SINGAPORE: A former deputy group director with the Land Transport Authority (LTA) was charged on Friday (Jul 24) with taking about S$1.24 million in bribes in the form of loans to advance contractors or subcontractors’ business interests with LTA.
Henry Foo Yung Thye, 46, was charged with 36 offences, including obtaining or attempting to obtain bribes in the form of loans from contractors or subcontractors and cheating his colleagues.
Twenty-two of the charges were for taking bribes in the form of loans from the contractors or subcontractors between 2014 and 2019, the Corrupt Practices Investigation Bureau (CPIB) said in a press release on Friday.
He is also accused of cheating his LTA colleagues into giving him about S$726,500 in loans between 2008 and 2019.
He had “dishonestly” concealed from them that the loans were intended to service his gambling habit and debts, charge sheets state.
This makes the total sum of the money involved across all of Foo’s charges almost S$2 million, Deputy Public Prosecutor Victoria Ting told the court.
Charge sheets said that Foo took sums of between S$1,000 and S$200,000 from various directors of firms to advance their business interests with LTA.
The biggest single sum of S$200,000 was allegedly sought from Tiong Seng Contractors director Pay Teow Heng in June 2017, so that Foo would advance the contractor’s business interests with LTA.
The prosecutor had asked for bail of S$500,000 for Foo, who was unrepresented. Foo told the court that he intends to plead guilty to his corruption charges and asked for the bail to be “a manageable amount”, adding that he wants to have some time with his children.
The prosecutor told the court that none of the money lost in the corruption charges has been recovered so far.
Foo was offered bail of S$250,000 and will return to court for a pre-trial conference next month.
DIRECTORS, MANAGERS AND COMPANY CHARGED
Six individuals and a company were also charged in relation to Foo’s alleged offences.
Pay, the director of Tiong Seng Contractors, was among the six charged on Friday. The company’s managing director, Pek Lian Guan, was also charged.
Pay, 52 and Pek, 55, allegedly conspired to give bribes in the form of loans of about S$350,000 to Foo, to advance the business interests of the company with the LTA.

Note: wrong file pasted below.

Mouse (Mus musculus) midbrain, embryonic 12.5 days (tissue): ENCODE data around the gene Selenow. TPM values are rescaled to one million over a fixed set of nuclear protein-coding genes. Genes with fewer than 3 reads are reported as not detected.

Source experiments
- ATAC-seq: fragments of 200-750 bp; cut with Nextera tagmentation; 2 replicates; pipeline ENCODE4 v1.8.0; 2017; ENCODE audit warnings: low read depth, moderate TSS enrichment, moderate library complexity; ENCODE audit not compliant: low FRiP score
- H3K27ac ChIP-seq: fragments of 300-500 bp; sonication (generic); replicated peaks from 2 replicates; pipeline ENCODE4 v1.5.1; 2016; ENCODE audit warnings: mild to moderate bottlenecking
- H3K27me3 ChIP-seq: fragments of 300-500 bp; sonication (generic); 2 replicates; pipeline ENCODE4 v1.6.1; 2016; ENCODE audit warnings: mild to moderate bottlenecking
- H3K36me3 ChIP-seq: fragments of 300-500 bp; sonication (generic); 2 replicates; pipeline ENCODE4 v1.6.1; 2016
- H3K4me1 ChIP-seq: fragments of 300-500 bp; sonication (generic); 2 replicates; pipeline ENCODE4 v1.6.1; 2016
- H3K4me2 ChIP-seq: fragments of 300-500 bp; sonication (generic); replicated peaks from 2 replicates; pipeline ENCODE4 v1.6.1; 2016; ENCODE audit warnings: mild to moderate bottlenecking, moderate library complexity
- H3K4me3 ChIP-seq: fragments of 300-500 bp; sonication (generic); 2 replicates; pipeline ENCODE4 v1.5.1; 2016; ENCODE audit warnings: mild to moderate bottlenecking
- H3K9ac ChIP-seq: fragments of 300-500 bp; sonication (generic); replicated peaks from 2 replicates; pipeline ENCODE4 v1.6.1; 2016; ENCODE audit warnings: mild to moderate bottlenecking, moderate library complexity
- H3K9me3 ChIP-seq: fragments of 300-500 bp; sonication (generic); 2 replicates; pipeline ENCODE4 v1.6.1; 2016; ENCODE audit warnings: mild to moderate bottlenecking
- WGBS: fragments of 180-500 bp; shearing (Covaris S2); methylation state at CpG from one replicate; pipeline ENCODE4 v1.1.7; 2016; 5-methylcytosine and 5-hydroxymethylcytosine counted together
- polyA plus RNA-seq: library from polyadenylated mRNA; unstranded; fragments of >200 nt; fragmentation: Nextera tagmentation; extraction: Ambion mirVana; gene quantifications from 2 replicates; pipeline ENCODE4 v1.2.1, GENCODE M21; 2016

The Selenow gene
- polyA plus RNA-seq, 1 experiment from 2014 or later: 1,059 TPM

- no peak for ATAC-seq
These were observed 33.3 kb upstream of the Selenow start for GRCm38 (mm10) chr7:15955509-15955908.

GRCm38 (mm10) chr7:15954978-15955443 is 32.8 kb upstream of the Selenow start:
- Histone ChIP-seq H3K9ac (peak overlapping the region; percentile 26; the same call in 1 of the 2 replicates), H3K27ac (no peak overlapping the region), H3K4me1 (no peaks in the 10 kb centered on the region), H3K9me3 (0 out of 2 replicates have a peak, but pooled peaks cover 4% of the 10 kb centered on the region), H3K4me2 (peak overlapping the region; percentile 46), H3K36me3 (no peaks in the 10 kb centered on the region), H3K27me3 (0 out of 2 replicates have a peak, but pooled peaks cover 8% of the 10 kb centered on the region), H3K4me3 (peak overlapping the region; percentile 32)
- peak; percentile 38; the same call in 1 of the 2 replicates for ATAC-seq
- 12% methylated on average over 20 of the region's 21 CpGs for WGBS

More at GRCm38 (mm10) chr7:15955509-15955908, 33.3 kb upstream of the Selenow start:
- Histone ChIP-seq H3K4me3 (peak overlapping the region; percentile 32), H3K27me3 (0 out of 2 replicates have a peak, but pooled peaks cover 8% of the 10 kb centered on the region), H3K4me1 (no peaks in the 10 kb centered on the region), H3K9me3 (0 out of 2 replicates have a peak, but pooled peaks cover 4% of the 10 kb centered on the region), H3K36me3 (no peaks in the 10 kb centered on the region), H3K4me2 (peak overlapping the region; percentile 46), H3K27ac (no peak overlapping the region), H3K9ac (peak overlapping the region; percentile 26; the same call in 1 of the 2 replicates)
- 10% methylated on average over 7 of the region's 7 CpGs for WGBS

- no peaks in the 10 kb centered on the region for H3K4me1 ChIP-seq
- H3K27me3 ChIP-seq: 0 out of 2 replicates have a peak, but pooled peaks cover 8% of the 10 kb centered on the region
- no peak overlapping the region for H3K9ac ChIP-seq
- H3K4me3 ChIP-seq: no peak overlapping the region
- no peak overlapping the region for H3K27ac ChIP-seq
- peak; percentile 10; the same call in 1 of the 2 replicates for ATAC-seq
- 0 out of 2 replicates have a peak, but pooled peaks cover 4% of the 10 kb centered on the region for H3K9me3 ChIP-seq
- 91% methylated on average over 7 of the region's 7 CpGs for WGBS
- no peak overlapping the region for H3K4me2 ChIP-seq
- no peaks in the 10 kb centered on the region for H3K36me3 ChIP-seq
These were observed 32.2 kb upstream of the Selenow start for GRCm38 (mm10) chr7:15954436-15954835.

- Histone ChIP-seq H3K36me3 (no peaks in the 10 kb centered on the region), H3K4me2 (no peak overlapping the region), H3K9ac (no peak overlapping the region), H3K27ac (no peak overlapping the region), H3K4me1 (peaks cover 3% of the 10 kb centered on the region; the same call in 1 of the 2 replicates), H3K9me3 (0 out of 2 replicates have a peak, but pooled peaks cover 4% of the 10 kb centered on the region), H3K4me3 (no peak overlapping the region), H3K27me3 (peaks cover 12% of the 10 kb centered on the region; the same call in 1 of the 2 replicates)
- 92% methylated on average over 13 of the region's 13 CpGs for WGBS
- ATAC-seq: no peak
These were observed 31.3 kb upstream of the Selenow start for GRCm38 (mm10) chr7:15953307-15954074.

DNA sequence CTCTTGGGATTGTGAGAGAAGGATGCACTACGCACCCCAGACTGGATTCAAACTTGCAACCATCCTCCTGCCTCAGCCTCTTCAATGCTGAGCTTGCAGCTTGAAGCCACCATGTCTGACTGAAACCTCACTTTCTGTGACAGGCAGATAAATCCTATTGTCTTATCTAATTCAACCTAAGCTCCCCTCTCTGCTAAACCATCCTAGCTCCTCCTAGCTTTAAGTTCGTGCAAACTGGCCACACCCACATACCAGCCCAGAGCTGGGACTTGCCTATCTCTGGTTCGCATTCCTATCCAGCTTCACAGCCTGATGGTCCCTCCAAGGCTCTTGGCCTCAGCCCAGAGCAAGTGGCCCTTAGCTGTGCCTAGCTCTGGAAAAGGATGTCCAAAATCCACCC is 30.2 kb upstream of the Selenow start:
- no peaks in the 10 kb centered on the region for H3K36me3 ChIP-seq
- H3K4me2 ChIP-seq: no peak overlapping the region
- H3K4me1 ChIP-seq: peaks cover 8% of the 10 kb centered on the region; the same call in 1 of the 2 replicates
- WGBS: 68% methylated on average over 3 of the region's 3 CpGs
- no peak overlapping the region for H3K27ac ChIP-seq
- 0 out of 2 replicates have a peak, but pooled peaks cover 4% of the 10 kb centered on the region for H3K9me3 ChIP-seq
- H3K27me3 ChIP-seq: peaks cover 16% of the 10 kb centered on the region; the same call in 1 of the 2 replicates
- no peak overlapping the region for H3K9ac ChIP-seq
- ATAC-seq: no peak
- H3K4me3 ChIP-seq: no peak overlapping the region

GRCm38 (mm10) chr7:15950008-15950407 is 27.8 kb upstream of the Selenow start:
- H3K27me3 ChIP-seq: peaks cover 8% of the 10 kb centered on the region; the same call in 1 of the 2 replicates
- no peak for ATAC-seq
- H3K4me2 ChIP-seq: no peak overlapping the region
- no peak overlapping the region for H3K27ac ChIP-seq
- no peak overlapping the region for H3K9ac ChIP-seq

They each face two charges of corruption.
Two South Koreans who worked for Daewoo Engineering and Construction were also charged with giving bribes to Foo.
Project manager Ro Sung-young, 48, and project director Kim Young-gyu, 51, were accused of conspiring to give about S$50,000 in bribes to Foo in the form of loans. They each face two charges of corruption.
Chinese national Cai Jungang, who was a director of Tritech Engineering and Testing (Singapore), was also charged with giving about S$285,000 in loans to Foo to bribe him to advance the company’s business interest with LTA. The 56-year-old is facing seven charges of corruption.
Zhang Xihu, who was a director of MEPT Engineering at the time of the alleged offences, is accused of giving about S$325,000 in bribes to Foo in the form of loans. The 52-year-old faces seven charges of corruption.
The China Railway Tunnel Group (Singapore Branch) is accused of corruptly giving bribes, in the form of loans totalling about S$220,000, to Foo. The company faces three charges of corruption.
One of the charges is for giving a bribe in the form of a S$100,000 loan to Foo, then a deputy group director of the Thomson-East Coast and Cross Island Lines under LTA, in order to advance China Railway Tunnel Group’s interests with LTA.
A representative for the company, Mr Fan Peng, asked for an adjournment to seek legal advice.
In relation to the offences involving the payments from the China Railway Tunnel Group, a 53-year-old man was charged with forgery.
Chen Xuguang, who worked as a director at Tong Sheng Construction and Trading, is accused of abetting the falsification of Tong Sheng invoices and faces two charges of forgery. Tong Sheng is a subcontractor of the China Railway Tunnel Group.
Most of the accused were represented by lawyers from firms including WongPartnership and Rajah & Tann.
Anyone convicted of corruption can be fined up to S$100,000, jailed for up to five years or both.
The maximum imprisonment term for each offence of corruption can be increased to seven years if it is in relation to a matter or contract with the Government or a public body, or a subcontract to execute work comprised in such a contract.
Anyone convicted of cheating or falsification of accounts can be fined and imprisoned for up to 10 years.
“Singapore adopts a zero-tolerance approach towards corruption and fraud. Bribery, cheating and the falsification of accounts are serious offences,” CPIB said.